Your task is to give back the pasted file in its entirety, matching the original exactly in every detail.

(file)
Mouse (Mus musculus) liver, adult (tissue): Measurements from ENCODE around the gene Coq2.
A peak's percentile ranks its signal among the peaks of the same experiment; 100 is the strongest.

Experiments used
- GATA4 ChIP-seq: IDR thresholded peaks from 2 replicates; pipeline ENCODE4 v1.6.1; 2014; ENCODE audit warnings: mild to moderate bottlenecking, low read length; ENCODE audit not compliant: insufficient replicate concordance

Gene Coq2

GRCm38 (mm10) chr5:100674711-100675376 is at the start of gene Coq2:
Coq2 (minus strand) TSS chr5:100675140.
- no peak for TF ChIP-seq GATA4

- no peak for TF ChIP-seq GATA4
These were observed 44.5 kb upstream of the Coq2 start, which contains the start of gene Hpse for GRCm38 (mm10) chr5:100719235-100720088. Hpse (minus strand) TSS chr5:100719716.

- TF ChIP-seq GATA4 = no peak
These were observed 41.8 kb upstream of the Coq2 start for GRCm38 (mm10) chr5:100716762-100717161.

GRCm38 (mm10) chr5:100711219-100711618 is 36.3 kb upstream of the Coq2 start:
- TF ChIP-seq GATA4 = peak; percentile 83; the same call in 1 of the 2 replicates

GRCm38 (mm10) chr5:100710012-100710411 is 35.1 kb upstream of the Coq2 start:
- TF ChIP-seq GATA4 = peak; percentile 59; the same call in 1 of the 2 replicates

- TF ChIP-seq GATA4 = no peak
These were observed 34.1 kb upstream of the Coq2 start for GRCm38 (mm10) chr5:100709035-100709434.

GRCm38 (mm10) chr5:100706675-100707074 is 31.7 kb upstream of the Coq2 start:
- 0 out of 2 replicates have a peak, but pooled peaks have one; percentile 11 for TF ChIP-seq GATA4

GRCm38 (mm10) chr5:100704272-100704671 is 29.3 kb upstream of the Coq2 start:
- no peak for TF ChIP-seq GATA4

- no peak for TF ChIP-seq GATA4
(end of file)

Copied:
Mouse (Mus musculus) liver, adult (tissue): Measurements from ENCODE around the gene Coq2.
A peak's percentile ranks its signal among the peaks of the same experiment; 100 is the strongest.

Experiments used
- GATA4 ChIP-seq: IDR thresholded peaks from 2 replicates; pipeline ENCODE4 v1.6.1; 2014; ENCODE audit warnings: mild to moderate bottlenecking, low read length; ENCODE audit not compliant: insufficient replicate concordance

Gene Coq2

GRCm38 (mm10) chr5:100674711-100675376 is at the start of gene Coq2:
Coq2 (minus strand) TSS chr5:100675140.
- no peak for TF ChIP-seq GATA4

- no peak for TF ChIP-seq GATA4
These were observed 44.5 kb upstream of the Coq2 start, which contains the start of gene Hpse for GRCm38 (mm10) chr5:100719235-100720088. Hpse (minus strand) TSS chr5:100719716.

- TF ChIP-seq GATA4 = no peak
These were observed 41.8 kb upstream of the Coq2 start for GRCm38 (mm10) chr5:100716762-100717161.

GRCm38 (mm10) chr5:100711219-100711618 is 36.3 kb upstream of the Coq2 start:
- TF ChIP-seq GATA4 = peak; percentile 83; the same call in 1 of the 2 replicates

GRCm38 (mm10) chr5:100710012-100710411 is 35.1 kb upstream of the Coq2 start:
- TF ChIP-seq GATA4 = peak; percentile 59; the same call in 1 of the 2 replicates

- TF ChIP-seq GATA4 = no peak
These were observed 34.1 kb upstream of the Coq2 start for GRCm38 (mm10) chr5:100709035-100709434.

GRCm38 (mm10) chr5:100706675-100707074 is 31.7 kb upstream of the Coq2 start:
- 0 out of 2 replicates have a peak, but pooled peaks have one; percentile 11 for TF ChIP-seq GATA4

GRCm38 (mm10) chr5:100704272-100704671 is 29.3 kb upstream of the Coq2 start:
- no peak for TF ChIP-seq GATA4

- no peak for TF ChIP-seq GATA4